Shared by Deborah Goonan, Independent American Communities
Take a community of people with diverse interests and priorities, add common ownership of property and set of deed restrictions and rules that all are expected to live by, and you will inevitably end up with conflict.
That’s the typically-flawed formula used for most new residential development for the last 2 to 3 decades.
A faulty premise
The premise is that homeowners’ associations exist to enforce rules and aesthetic standards that protect property values. To some, this sounds good in theory. After all, the HOA industry pushes this concept: who wouldn’t want to prevent their neighbor from trashing the front yard or painting their house a crazy color?
But very few buyers and homeowners stop to consider how enforcement of restrictions and rules occurs in real life.
What most do not realize at the time of purchase is that the HOA is operated by either a board of profit-motivated developer affiliates or a handful of neighbors who may lack leadership skills such as tact, professionalism, and good ethics.
The Control Factor
Can we really control matters of personal taste? What makes a few individuals on the HOA board the ultimate authority over lifestyle choices of all their neighbors?
For example, is it really a good idea to issue fines and penalties upon our neighbors if their lawn isn’t green enough?
With all the serious problems in our country and around the world, too much time and energy is wasted on non-issues like this. HOAs generate this kind of adversarial behavior!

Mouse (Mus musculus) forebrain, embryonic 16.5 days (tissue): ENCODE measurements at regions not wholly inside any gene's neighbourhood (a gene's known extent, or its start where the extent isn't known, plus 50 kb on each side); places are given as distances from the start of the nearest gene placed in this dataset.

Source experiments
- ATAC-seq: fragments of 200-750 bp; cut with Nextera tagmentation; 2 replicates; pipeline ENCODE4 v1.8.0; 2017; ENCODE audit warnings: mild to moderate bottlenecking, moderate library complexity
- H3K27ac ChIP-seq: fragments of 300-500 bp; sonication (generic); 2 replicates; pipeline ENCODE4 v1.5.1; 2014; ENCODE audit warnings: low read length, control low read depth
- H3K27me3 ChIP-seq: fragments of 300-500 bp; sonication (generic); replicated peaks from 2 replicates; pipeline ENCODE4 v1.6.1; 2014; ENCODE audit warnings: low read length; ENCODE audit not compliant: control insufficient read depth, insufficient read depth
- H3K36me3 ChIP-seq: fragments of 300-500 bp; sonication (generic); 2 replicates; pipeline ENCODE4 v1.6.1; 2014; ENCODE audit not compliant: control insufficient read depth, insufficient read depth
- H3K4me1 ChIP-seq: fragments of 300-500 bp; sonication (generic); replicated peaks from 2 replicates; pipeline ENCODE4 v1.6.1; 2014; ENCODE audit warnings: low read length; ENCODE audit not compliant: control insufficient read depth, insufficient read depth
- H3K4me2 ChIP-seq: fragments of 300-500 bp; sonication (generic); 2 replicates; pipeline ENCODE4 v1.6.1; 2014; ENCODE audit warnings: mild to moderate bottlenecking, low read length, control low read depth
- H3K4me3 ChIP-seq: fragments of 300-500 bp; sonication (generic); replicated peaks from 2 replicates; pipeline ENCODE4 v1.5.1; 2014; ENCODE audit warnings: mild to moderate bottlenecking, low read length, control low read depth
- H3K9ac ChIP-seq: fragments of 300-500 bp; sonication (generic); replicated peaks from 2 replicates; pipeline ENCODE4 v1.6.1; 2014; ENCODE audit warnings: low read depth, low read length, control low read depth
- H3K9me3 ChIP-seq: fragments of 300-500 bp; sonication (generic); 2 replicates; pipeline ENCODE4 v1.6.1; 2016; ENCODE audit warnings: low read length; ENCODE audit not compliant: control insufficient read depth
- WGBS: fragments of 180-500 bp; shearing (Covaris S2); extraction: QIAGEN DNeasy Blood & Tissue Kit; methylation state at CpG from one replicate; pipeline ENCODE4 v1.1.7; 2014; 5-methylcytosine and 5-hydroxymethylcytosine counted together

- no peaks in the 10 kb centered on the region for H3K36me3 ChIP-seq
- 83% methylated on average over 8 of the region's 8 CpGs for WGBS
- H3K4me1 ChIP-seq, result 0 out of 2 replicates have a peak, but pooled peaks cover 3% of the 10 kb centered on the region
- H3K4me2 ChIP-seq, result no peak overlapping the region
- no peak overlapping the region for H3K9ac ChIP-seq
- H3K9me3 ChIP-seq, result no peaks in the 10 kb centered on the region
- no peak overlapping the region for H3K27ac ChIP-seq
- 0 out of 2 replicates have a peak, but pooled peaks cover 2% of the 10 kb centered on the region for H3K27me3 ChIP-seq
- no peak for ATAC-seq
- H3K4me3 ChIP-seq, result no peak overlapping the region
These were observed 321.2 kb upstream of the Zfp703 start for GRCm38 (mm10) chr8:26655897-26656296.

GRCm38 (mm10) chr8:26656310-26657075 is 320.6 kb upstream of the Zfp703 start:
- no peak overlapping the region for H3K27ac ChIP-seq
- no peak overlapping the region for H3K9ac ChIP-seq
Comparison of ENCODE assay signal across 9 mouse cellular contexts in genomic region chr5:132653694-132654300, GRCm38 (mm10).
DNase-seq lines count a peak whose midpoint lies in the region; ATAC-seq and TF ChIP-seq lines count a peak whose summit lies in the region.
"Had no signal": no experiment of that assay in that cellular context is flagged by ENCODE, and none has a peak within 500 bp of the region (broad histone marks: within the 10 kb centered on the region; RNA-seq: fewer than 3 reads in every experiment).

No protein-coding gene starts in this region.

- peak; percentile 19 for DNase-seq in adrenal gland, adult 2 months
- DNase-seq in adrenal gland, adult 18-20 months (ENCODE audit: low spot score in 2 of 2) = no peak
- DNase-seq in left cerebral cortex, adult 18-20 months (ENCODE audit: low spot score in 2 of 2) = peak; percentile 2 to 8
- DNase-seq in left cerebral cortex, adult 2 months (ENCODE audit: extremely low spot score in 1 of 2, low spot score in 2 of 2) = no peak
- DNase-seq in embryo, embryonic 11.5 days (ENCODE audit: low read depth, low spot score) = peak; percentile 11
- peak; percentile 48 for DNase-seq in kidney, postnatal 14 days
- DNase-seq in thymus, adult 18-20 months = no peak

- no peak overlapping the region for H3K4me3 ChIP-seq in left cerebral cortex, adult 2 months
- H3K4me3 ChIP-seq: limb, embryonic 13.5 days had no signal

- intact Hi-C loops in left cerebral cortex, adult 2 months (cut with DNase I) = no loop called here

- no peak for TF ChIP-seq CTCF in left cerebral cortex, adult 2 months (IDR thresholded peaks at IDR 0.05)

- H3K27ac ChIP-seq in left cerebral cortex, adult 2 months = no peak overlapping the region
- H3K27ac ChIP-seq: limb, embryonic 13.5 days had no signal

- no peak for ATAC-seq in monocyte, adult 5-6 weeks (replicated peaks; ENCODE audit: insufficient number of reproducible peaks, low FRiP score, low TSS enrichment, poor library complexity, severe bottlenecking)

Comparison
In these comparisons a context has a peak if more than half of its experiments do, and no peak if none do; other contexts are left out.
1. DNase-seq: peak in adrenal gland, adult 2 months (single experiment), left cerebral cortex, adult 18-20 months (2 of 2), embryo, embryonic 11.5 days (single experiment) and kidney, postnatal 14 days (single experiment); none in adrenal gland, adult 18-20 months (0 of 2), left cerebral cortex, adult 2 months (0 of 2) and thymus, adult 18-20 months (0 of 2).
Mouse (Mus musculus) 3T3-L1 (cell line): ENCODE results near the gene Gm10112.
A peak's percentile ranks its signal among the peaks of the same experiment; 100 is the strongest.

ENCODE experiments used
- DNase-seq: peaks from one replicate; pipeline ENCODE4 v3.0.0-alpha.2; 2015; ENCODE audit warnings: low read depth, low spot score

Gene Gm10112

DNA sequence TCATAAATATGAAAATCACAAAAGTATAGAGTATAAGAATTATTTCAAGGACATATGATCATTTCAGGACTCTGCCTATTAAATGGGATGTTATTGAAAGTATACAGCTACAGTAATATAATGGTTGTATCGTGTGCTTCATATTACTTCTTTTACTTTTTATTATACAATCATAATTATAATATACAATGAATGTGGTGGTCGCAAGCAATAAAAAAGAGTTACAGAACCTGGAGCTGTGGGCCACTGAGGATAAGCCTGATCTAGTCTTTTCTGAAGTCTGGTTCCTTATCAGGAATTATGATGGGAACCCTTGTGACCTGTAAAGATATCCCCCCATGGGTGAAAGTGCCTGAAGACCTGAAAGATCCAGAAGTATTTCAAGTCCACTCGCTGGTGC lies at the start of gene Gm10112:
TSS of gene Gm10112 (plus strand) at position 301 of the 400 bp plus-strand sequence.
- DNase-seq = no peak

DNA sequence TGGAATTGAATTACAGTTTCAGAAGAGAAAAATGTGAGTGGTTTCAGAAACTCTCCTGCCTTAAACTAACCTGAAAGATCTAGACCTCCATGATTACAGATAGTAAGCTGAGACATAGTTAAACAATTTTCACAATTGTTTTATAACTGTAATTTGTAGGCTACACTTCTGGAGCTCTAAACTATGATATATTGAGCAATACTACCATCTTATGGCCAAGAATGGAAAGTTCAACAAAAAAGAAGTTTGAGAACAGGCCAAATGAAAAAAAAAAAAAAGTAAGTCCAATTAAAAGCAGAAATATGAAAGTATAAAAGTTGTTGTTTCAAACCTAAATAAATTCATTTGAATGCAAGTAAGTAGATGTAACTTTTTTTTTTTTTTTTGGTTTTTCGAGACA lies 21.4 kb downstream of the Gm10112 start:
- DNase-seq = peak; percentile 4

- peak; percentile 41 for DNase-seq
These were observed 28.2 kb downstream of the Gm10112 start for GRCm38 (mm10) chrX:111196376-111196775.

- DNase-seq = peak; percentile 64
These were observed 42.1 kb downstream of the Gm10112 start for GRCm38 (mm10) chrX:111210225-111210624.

On one hand, if members are paying for maintenance services, then they should be getting their money’s worth. The HOA has a lot of nerve to expect owners to take care of their personal properties when the common areas are neglected.
On the other hand, if an owner’s property starts to look unkempt, why not investigate the reasons? Maybe the owner is ill, recently injured or diagnosed with a medical condition that makes it difficult to do the work. Maybe a spouse or child needs round-the-clock caregiving.
Maybe the household had a drop in income due to loss of a job, and they cannot afford to pay for lawn fertilizer, mulch, and power washing services. A homeowner might also be devastated by the loss of a loved one, or going through a nasty divorce.
How can we know the private pain experienced by our neighbors? Why do we automatically assume that the homeowner whose property looks shabby is simply inconsiderate, and a grave threat to our property values?
When enforcement goes overboard, conflict escalates
When it comes to enforcement, very often we hear about instances where board members or certain homeowners go way too far — crossing the line over to harassment and bullying.
And when there happens to be two opposing political factions fighting for positions on the board, conflict in the HOA can get downright petty and ugly.
When you add social media to the mix, people are more likely to engage in inappropriate communication and even cyber bullying. Why? Is it because they no longer have to face their adversaries directly? Is it because they might even hide behind a fictitious online identity?
The latest example of HOA pettiness, bullying, and fear-mongering comes from Arizona.
According to reports from homeowners, the abuse began on Facebook, and then spread to vandalism of personal property. And now it looks like both homeowners and the HOA will have to lawyer up to fight it out in civil court.
The report does not go into the details of the dispute, but you can be sure of one thing: members of Maricopa Meadows will be paying for this legal battle.
Once again, proof positive that HOAs do not protect property values.
Maricopa neighborhood had enough with HOA; homes vandalized, claims of bullying and harassment